Here is an excerpt from an article written by Joan Magretta for the Harvard Business Review blog. To read the complete article, check out the wealth of free resources, and sign up for a subscription to HBR email alerts, please click here.
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I just finished a two-year project looking at Michael Porter’s most important insights for managers. Connecting the dots between his classic frameworks (the five forces, for example) and his latest thinking (the five tests of strategy) gave me a new understanding of the most common mistakes that can derail a company’s strategy. In a previous post, I focused on the fallacy of competing to be the best.
Here are [the first two of] five more traps I’ve seen managers fall into over and over again. Understanding Porter’s strategy fundamentals will help you to avoid them.
[To read the complete article, please click here.]
Mistake #1. Confusing marketing with strategy.
Correction: A value proposition isn’t the same thing as a strategy. If you’re trying to describe a strategy, the value proposition is a natural place to begin — it’s intuitive to think of strategy in terms of the mix of benefits aimed at meeting customers’ needs. But as important as it is to have insight into customers’ needs, don’t confuse marketing with strategy. What the marketing-only approach misses is that a robust strategy also requires a tailored value chain, a unique configuration of activities that best delivers that kind of value. This element of strategy is not at all intuitive, but it’s absolutely essential. If you perform the same activities as everyone else, in the same ways, how can you expect to achieve better performance? To establish a competitive advantage, a company must deliver its distinctive value through a distinctive value chain. It must perform different activities than rivals or perform similar activities in different ways.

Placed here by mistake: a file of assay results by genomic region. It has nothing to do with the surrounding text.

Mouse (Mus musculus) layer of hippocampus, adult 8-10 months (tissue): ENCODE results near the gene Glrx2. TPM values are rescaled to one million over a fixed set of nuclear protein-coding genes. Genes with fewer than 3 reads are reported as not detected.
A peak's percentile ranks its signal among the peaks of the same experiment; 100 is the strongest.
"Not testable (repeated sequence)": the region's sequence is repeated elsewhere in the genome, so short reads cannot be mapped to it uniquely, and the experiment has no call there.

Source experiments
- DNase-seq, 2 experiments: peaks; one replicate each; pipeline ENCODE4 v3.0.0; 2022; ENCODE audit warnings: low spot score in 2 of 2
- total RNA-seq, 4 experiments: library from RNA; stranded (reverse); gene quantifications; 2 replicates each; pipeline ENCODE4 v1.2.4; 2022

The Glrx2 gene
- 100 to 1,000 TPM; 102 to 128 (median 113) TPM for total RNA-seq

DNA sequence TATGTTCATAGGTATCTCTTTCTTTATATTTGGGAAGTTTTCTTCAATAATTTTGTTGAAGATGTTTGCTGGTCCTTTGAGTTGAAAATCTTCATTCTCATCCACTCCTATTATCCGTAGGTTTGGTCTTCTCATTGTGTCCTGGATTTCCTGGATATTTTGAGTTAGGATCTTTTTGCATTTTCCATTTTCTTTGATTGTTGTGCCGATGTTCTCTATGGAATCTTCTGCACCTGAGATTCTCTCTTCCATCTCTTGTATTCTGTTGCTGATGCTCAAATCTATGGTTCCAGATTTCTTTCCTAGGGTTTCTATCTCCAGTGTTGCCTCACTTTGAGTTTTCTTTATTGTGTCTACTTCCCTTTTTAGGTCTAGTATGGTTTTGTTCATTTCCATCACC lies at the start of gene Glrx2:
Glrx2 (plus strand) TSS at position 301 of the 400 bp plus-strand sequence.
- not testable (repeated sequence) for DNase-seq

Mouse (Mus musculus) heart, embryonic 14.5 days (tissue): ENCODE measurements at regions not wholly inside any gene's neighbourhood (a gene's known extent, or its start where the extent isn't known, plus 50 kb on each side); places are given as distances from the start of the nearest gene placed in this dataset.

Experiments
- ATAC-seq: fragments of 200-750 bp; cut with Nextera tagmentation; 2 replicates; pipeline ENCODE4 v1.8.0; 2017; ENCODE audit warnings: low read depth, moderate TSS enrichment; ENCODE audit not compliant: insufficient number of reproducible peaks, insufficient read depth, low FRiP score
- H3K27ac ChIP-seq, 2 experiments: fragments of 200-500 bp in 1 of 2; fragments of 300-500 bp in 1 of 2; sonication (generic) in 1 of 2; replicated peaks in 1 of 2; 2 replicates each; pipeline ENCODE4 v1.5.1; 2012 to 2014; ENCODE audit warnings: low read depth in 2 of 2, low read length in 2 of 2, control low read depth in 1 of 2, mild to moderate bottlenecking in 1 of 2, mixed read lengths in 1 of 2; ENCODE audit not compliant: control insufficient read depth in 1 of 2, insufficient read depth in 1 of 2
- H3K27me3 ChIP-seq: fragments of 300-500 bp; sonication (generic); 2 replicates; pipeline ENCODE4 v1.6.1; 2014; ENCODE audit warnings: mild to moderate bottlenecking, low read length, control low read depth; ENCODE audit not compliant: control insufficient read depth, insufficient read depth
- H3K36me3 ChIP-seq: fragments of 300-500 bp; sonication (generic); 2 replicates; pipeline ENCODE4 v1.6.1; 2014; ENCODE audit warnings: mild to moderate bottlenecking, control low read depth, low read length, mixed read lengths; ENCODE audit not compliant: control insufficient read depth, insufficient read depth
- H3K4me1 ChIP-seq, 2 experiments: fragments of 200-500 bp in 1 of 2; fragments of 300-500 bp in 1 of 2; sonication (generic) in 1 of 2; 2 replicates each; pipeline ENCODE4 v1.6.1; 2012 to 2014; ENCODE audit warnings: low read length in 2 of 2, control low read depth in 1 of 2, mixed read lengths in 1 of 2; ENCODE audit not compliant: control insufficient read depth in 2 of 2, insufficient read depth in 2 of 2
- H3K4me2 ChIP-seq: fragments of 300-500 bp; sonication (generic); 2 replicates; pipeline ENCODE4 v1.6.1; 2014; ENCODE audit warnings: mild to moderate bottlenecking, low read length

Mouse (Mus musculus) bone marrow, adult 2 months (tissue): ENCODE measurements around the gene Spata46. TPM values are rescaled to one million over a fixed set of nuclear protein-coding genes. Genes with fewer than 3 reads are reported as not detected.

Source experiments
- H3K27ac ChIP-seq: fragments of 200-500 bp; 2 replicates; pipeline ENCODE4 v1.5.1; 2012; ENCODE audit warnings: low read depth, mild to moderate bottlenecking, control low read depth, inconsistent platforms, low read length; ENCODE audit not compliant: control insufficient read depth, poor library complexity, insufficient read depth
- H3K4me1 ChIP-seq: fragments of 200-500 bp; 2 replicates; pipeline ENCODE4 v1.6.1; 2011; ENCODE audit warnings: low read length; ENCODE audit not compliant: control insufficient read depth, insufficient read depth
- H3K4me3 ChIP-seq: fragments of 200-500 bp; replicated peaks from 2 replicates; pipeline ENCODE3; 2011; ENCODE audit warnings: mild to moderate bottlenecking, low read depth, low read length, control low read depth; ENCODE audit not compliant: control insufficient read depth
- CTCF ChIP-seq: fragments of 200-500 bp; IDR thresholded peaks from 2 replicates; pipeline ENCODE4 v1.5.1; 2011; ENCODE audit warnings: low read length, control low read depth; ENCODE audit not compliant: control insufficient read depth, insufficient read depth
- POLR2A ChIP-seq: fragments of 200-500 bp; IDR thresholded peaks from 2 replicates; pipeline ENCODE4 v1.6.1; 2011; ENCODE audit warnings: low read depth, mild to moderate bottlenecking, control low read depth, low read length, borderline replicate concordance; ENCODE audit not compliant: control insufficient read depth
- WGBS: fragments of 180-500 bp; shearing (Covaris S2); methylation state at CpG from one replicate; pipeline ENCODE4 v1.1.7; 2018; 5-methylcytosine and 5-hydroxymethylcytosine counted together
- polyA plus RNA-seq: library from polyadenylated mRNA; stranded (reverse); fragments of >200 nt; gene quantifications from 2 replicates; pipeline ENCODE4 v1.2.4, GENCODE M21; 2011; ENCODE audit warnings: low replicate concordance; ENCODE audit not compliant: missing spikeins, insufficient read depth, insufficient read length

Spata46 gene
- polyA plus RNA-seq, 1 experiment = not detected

Mistake #2. Confusing competitive advantage with “what you’re good at.”
Correction: Building on strength is a good thing, but when it comes to strategy, companies are too often inward looking and therefore likely to overestimate their strengths. You might perceive customer service as a strong area. So that becomes the “strength” on which you attempt to build a strategy. But a real strength for strategy purposes has to be something the company can do better than any of its rivals. And “better” because you are choosing to meet different needs and performing different activities than they perform, because you’ve chosen a different configuration for your value chain than they have.
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These mistakes are both common and costly. Getting smarter about how competition works and what strategy is will save you from making them.
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Joan Magretta is a senior associate at the Institute for Strategy and Competitiveness at Harvard Business School. She is the author of What Management Is and recently published Understanding Michael Porter: The Essential Guide to Competition and Strategy. To check out more blog posts by Joan Magretta, please click here.